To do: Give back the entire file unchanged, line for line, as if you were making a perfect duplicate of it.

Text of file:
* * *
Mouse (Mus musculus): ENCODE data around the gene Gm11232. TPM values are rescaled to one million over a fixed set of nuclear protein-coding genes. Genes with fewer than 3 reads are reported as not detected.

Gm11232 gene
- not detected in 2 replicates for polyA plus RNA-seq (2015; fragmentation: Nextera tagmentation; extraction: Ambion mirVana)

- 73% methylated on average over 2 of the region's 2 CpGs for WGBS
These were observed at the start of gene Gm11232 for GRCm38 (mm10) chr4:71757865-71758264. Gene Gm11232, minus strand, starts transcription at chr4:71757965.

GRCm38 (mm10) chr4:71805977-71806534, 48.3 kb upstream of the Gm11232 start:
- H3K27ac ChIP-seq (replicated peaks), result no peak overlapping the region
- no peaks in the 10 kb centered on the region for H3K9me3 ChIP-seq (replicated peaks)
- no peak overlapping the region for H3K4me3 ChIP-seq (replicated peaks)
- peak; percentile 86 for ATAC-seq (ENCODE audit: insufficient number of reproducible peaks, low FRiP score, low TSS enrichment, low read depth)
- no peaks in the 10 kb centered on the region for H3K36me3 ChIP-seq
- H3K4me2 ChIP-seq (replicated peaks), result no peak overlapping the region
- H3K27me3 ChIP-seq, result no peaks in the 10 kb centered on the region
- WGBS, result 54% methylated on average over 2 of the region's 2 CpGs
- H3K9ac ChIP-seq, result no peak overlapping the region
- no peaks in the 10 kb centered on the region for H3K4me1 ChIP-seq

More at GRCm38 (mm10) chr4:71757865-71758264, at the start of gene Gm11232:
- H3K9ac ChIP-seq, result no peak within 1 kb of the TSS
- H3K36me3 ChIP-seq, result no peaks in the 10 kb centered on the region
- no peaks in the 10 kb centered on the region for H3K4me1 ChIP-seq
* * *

Mouse (Mus musculus): ENCODE data around the gene Gm11232. TPM values are rescaled to one million over a fixed set of nuclear protein-coding genes. Genes with fewer than 3 reads are reported as not detected.

Gm11232 gene
- not detected in 2 replicates for polyA plus RNA-seq (2015; fragmentation: Nextera tagmentation; extraction: Ambion mirVana)

- 73% methylated on average over 2 of the region's 2 CpGs for WGBS
These were observed at the start of gene Gm11232 for GRCm38 (mm10) chr4:71757865-71758264. Gene Gm11232, minus strand, starts transcription at chr4:71757965.

GRCm38 (mm10) chr4:71805977-71806534, 48.3 kb upstream of the Gm11232 start:
- H3K27ac ChIP-seq (replicated peaks), result no peak overlapping the region
- no peaks in the 10 kb centered on the region for H3K9me3 ChIP-seq (replicated peaks)
- no peak overlapping the region for H3K4me3 ChIP-seq (replicated peaks)
- peak; percentile 86 for ATAC-seq (ENCODE audit: insufficient number of reproducible peaks, low FRiP score, low TSS enrichment, low read depth)
- no peaks in the 10 kb centered on the region for H3K36me3 ChIP-seq
- H3K4me2 ChIP-seq (replicated peaks), result no peak overlapping the region
- H3K27me3 ChIP-seq, result no peaks in the 10 kb centered on the region
- WGBS, result 54% methylated on average over 2 of the region's 2 CpGs
- H3K9ac ChIP-seq, result no peak overlapping the region
- no peaks in the 10 kb centered on the region for H3K4me1 ChIP-seq

More at GRCm38 (mm10) chr4:71757865-71758264, at the start of gene Gm11232:
- H3K9ac ChIP-seq, result no peak within 1 kb of the TSS
- H3K36me3 ChIP-seq, result no peaks in the 10 kb centered on the region
- no peaks in the 10 kb centered on the region for H3K4me1 ChIP-seq